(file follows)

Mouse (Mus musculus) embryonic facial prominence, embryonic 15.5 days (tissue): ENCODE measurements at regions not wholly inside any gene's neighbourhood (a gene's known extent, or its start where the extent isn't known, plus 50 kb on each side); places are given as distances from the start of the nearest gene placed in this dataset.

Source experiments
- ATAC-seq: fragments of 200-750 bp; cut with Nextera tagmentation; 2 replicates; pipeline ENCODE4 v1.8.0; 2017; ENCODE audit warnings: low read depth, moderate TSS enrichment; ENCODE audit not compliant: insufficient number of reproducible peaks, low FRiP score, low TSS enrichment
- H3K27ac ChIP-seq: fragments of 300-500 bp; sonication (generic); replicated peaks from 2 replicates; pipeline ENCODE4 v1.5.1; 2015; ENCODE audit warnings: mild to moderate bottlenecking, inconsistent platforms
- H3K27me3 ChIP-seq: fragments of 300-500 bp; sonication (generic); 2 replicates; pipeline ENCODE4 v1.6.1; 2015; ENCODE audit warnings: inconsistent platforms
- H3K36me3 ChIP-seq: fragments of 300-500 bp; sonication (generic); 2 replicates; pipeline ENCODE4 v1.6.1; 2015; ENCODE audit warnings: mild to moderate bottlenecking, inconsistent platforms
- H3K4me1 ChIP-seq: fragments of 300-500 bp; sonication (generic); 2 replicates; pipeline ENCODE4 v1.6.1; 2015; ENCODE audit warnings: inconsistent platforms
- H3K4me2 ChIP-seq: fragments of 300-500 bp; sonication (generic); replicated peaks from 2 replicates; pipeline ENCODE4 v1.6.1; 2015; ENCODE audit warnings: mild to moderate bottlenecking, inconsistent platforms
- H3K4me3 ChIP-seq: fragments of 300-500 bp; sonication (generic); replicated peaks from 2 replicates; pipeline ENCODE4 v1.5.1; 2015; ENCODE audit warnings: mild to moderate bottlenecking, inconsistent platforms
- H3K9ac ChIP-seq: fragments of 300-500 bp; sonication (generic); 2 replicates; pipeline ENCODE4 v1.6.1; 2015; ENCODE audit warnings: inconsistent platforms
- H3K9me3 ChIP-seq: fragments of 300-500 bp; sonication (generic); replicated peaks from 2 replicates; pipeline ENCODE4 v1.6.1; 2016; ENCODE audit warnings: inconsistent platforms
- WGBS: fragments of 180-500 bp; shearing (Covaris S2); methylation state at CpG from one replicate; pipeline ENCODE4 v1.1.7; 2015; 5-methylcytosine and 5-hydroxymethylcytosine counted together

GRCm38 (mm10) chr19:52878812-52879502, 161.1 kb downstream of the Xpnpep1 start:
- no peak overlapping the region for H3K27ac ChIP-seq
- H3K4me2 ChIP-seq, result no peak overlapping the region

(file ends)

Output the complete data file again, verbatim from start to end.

Mouse (Mus musculus) embryonic facial prominence, embryonic 15.5 days (tissue): ENCODE measurements at regions not wholly inside any gene's neighbourhood (a gene's known extent, or its start where the extent isn't known, plus 50 kb on each side); places are given as distances from the start of the nearest gene placed in this dataset.

Source experiments
- ATAC-seq: fragments of 200-750 bp; cut with Nextera tagmentation; 2 replicates; pipeline ENCODE4 v1.8.0; 2017; ENCODE audit warnings: low read depth, moderate TSS enrichment; ENCODE audit not compliant: insufficient number of reproducible peaks, low FRiP score, low TSS enrichment
- H3K27ac ChIP-seq: fragments of 300-500 bp; sonication (generic); replicated peaks from 2 replicates; pipeline ENCODE4 v1.5.1; 2015; ENCODE audit warnings: mild to moderate bottlenecking, inconsistent platforms
- H3K27me3 ChIP-seq: fragments of 300-500 bp; sonication (generic); 2 replicates; pipeline ENCODE4 v1.6.1; 2015; ENCODE audit warnings: inconsistent platforms
- H3K36me3 ChIP-seq: fragments of 300-500 bp; sonication (generic); 2 replicates; pipeline ENCODE4 v1.6.1; 2015; ENCODE audit warnings: mild to moderate bottlenecking, inconsistent platforms
- H3K4me1 ChIP-seq: fragments of 300-500 bp; sonication (generic); 2 replicates; pipeline ENCODE4 v1.6.1; 2015; ENCODE audit warnings: inconsistent platforms
- H3K4me2 ChIP-seq: fragments of 300-500 bp; sonication (generic); replicated peaks from 2 replicates; pipeline ENCODE4 v1.6.1; 2015; ENCODE audit warnings: mild to moderate bottlenecking, inconsistent platforms
- H3K4me3 ChIP-seq: fragments of 300-500 bp; sonication (generic); replicated peaks from 2 replicates; pipeline ENCODE4 v1.5.1; 2015; ENCODE audit warnings: mild to moderate bottlenecking, inconsistent platforms
- H3K9ac ChIP-seq: fragments of 300-500 bp; sonication (generic); 2 replicates; pipeline ENCODE4 v1.6.1; 2015; ENCODE audit warnings: inconsistent platforms
- H3K9me3 ChIP-seq: fragments of 300-500 bp; sonication (generic); replicated peaks from 2 replicates; pipeline ENCODE4 v1.6.1; 2016; ENCODE audit warnings: inconsistent platforms
- WGBS: fragments of 180-500 bp; shearing (Covaris S2); methylation state at CpG from one replicate; pipeline ENCODE4 v1.1.7; 2015; 5-methylcytosine and 5-hydroxymethylcytosine counted together

GRCm38 (mm10) chr19:52878812-52879502, 161.1 kb downstream of the Xpnpep1 start:
- no peak overlapping the region for H3K27ac ChIP-seq
- H3K4me2 ChIP-seq, result no peak overlapping the region